Getting the World's Attention: Mirian Masaquiza Jerez
Mirian Masaquiza Jerez benefited from a unique upbringing in a Quichua family of women. Today, at 28, she works in the United Nations to ensure young indigenous voices are heard.
Mirian Masaquiza Jerez, a Quichua woman from Ecuador, has worked since 1998 with the Confederación Nacional de Campesinas, Indigenas y Negras del Ecuador (Confederation of Indigenous Peoples, Afro-Ecuadorians, and Rural Organizations, FENOCIN). She is currently the associate social affairs officer for the Secretariat of the U.N. Permanent Forum on Indigenous Issues.
My mom was the first teacher and my grandfather, Luis Jerez, was the leader of my community, Salasaca, in Ecuador. I always wanted to be like my grandfather. When I decided to study at the university in Quito, my mother was the first person who helped me before the Hanns Seidel Foundation gave me a scholarship to achieve my studies. When I told her I had the opportunity to go to the United States to study English at Seattle University, she cried and said, "You have to go and study even if I have to sell everything here." Fortunately, I met generous people, Richard and Craig Boly and the Byrne family, who made my stay in Seattle possible. I also benefited from the support and advice of all of my aunts and my grandmother, because in my family, the women are resolute. They have finished college, and now all of them are teachers.
I first came to the United Nations through the Office of the High Commissioner for Human Rights indigenous fellowship program. I was in Geneva for five months in 2001 with four other indigenous people—one from Australia, one from Namibia, one from Thailand, and one from Botswana. Before I arrived, I didn’t know there were so many different indigenous peoples around the world, or that the United Nations had programs for indigenous peoples. We learned about the different U.N. agencies and that there were people at the international level who were really trying to do something for indigenous people. But in our home communities nobody knew about these things. I am happy that my organization, FENOCIN, and others are working at the local and national levels trying to improve the standards of living for indigenous peoples. But it’s important that someone like me, an indigenous person who came from an indigenous community, can learn how to engage international processes.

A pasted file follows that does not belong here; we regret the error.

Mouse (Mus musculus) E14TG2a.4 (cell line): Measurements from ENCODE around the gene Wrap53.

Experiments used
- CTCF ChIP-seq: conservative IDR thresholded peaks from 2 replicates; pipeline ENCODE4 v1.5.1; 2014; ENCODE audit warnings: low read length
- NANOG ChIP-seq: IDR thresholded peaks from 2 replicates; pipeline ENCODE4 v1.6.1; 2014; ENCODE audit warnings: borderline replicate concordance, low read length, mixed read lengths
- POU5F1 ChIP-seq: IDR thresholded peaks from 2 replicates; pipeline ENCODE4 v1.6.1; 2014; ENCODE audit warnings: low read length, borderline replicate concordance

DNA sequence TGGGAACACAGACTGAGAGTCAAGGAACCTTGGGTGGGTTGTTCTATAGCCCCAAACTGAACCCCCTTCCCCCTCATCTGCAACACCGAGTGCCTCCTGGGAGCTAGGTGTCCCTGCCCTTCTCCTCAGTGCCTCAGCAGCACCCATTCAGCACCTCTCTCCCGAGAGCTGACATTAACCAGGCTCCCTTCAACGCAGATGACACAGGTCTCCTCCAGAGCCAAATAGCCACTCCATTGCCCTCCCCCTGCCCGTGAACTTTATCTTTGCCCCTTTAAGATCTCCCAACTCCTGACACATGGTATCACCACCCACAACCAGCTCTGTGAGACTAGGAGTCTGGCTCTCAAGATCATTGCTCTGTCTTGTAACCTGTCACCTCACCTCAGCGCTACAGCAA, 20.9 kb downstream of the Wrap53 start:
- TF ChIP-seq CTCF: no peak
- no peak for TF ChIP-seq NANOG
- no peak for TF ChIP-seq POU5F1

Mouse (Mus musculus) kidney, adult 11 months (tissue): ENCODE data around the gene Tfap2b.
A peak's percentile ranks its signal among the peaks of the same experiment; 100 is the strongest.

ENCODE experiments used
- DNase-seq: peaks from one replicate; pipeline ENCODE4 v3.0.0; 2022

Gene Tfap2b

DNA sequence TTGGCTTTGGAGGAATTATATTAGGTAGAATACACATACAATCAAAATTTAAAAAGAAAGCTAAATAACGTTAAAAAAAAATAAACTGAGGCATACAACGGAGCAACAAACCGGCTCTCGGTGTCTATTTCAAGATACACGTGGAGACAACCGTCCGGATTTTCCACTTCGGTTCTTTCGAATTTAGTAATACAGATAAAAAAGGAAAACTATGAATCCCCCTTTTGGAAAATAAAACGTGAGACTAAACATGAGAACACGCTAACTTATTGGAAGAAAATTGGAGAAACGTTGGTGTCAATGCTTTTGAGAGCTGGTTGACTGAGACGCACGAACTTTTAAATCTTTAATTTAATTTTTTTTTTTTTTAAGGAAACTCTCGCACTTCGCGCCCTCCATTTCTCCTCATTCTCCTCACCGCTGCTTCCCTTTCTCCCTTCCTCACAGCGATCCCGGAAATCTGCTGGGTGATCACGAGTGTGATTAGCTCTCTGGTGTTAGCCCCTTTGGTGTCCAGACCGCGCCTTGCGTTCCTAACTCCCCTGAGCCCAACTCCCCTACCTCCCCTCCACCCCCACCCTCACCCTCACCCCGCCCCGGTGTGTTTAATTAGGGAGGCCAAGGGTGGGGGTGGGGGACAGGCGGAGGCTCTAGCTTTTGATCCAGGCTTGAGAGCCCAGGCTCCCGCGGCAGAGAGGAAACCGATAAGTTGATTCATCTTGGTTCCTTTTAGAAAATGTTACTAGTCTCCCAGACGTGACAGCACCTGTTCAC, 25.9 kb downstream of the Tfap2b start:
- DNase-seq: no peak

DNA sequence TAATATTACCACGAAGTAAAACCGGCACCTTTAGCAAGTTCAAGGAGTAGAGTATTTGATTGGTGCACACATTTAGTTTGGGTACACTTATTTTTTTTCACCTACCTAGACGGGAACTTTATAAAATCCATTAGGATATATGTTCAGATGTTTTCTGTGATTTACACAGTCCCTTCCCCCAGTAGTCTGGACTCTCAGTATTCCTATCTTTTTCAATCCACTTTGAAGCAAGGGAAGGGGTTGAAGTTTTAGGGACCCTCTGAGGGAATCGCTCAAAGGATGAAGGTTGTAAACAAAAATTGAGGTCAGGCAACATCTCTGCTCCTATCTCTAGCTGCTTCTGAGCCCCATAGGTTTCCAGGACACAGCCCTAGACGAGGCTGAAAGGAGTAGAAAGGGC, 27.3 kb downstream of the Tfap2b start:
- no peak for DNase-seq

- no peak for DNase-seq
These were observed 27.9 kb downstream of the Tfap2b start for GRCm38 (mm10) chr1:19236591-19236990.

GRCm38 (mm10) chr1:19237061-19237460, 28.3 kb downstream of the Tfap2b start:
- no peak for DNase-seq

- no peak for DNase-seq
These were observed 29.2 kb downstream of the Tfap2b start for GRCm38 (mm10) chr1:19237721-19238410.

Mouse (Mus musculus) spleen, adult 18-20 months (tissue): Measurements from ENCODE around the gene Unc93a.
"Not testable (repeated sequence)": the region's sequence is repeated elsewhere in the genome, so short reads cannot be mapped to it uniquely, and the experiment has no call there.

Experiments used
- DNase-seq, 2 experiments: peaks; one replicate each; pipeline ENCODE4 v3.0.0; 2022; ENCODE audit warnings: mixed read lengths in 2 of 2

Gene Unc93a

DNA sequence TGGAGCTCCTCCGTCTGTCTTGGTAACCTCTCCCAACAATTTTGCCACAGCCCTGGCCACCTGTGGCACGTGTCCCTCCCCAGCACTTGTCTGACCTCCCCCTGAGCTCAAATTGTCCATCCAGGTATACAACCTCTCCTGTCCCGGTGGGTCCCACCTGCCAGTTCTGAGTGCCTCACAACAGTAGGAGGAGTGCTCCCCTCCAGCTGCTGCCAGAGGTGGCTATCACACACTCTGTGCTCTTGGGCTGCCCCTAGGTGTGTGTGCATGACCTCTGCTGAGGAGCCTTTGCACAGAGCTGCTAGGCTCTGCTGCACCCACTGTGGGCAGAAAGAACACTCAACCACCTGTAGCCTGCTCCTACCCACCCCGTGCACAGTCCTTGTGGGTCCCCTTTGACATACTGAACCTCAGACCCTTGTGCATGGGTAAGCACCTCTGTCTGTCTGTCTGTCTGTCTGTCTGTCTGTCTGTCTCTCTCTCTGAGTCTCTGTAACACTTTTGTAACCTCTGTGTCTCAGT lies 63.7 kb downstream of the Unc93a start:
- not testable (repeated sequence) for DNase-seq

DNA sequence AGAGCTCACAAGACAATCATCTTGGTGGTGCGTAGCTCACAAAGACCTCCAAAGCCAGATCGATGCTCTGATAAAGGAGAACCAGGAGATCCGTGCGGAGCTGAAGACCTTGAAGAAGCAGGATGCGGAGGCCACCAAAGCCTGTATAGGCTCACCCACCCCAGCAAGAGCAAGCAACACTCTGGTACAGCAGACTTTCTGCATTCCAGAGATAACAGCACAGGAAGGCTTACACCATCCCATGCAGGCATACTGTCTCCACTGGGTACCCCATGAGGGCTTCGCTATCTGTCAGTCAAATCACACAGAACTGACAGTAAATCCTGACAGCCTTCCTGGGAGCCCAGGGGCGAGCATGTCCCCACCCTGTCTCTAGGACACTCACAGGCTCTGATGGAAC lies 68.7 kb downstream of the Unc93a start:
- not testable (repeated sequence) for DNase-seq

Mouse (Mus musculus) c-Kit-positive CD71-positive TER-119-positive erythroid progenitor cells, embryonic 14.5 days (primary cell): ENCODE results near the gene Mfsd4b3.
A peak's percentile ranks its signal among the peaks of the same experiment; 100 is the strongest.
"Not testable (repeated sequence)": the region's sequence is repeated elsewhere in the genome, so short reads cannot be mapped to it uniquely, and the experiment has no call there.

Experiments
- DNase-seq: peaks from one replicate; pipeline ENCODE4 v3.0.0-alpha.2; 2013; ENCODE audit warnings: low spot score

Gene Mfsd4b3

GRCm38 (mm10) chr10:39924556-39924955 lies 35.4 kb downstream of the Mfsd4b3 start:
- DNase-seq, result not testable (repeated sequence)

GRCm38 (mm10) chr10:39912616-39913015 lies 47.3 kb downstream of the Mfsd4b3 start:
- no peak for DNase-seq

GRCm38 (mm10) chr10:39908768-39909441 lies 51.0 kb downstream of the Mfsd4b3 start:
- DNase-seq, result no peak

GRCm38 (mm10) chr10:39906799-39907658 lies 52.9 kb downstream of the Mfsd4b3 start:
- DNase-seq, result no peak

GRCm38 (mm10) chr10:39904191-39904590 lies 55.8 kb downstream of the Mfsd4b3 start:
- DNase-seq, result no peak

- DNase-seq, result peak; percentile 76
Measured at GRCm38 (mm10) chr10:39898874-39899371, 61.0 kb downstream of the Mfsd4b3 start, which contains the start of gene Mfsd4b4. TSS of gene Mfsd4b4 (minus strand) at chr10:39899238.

When my fellowship ended, I represented FENOCIN at United Nations meetings. In 2001 I went to New York to help with the preparations for the first session of the Permanent Forum. By the third session I was a staff member of the Permanent Forum secretariat.
It has been a challenge. When I talk to people in U.N. corridors or at international meetings, they assume I am not indigenous. When they learn about my background they often seem amazed, as if they had not realized that an indigenous person could work at the United Nations, or help coordinate international meetings. If I were to do something wrong it would not only reflect on me or on women—it would reflect on all indigenous peoples.
Education opens the door for all indigenous people, men and women, to have a stronger voice. Through education we learn our rights. Then we can demand their respect and implementation. That is why governments do not give money for education. They know that if we open our eyes we will ask them to respect our rights. What happens at the United Nations can affect the policies of our government. We, as indigenous peoples, have to be educated so that we are prepared to take part in these discussions.
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